He's Got the Whole This Land Is Your Land in His Hands is the first "proper" full-length from long-running Chicago experimenters Joan of Arc since their 2012 self-titled LP. During the five-year gap, they did release Testimonium Songs, an album of music written for a theater project based on the long-form work Testimony by poet Charles Reznikoff. In late 2016, they also toured briefly in celebration of the group's 20th anniversary. Bandleader Tim Kinsella wrote dozens of songs in the interim as well, but chucked them all when the band reconvened, opting instead to build new material out of group improvisation. The resulting He's Got... features the lineup of Kinsella, Jeremy Boyle, Bobby Burg, Theo Katsaounis, and new member and co-lyricist Melina Ausikaitis, who sings lead or co-lead on a few of the tracks. It was recorded live at locations throughout Chicagoland, including an art gallery, a downtown hotel's basketball court, a West Side industrial space, and a friend's Airbnb. The uneven sound environments suit the mercurial set of songs, which seem at least partly motivated by confrontation. After a long album title that plays with a revered Christian spiritual and American protest-folk song, it opens with the lyrics "What the fuck!" Later, Hitler, ISIS, and Phil Collins are not off limits while the record juggles the acerbic, playful, and abstract. Musically, opening track "Smooshed That Cocoon" features emphatic distortion, glitchy Atari-era computer tones, and mechanical beats under a punky half rap ("One heroic act of passivity is finally gonna open that flower"). Catchier but still explicit, "This Must Be the Placenta" muses on life, death, sex, booze, and prison. Elsewhere, the more atmospheric "Grange Hex Stream" repeats "There is no place safe/And everything is perfect" among other absurdities, while "F Is for Fake" takes a narrative approach over banjo, piano, and still more pulsing and glitchy electronics. It's a very "in the moment" kind of album, in terms of some of its lyrical references and its improvisational feel; Kinsella laughs, talks, and is bleeped in the course of the live takes. While it's an understatement to say that Joan of Arc are not for everyone and never have been, He's Got... may alienate even some of Kinsella's more patient and open-eared fans, as it sometimes wanders into a slow ramble over repetitive dissonance. At the same time, its impulsive quality may be irresistible to a punkier sensibility, offering catharsis in its deliberate lack of polish and self-censorship. If it's possible to be refreshing and somewhat tedious at once, this album nails it.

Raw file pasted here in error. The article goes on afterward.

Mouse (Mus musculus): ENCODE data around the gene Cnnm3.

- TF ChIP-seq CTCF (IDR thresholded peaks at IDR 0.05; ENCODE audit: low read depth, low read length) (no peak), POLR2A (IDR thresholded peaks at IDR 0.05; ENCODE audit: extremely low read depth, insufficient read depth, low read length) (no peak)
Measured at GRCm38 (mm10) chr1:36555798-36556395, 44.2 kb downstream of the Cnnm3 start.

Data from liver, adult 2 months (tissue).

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AllMusic Review by Marcy Donelson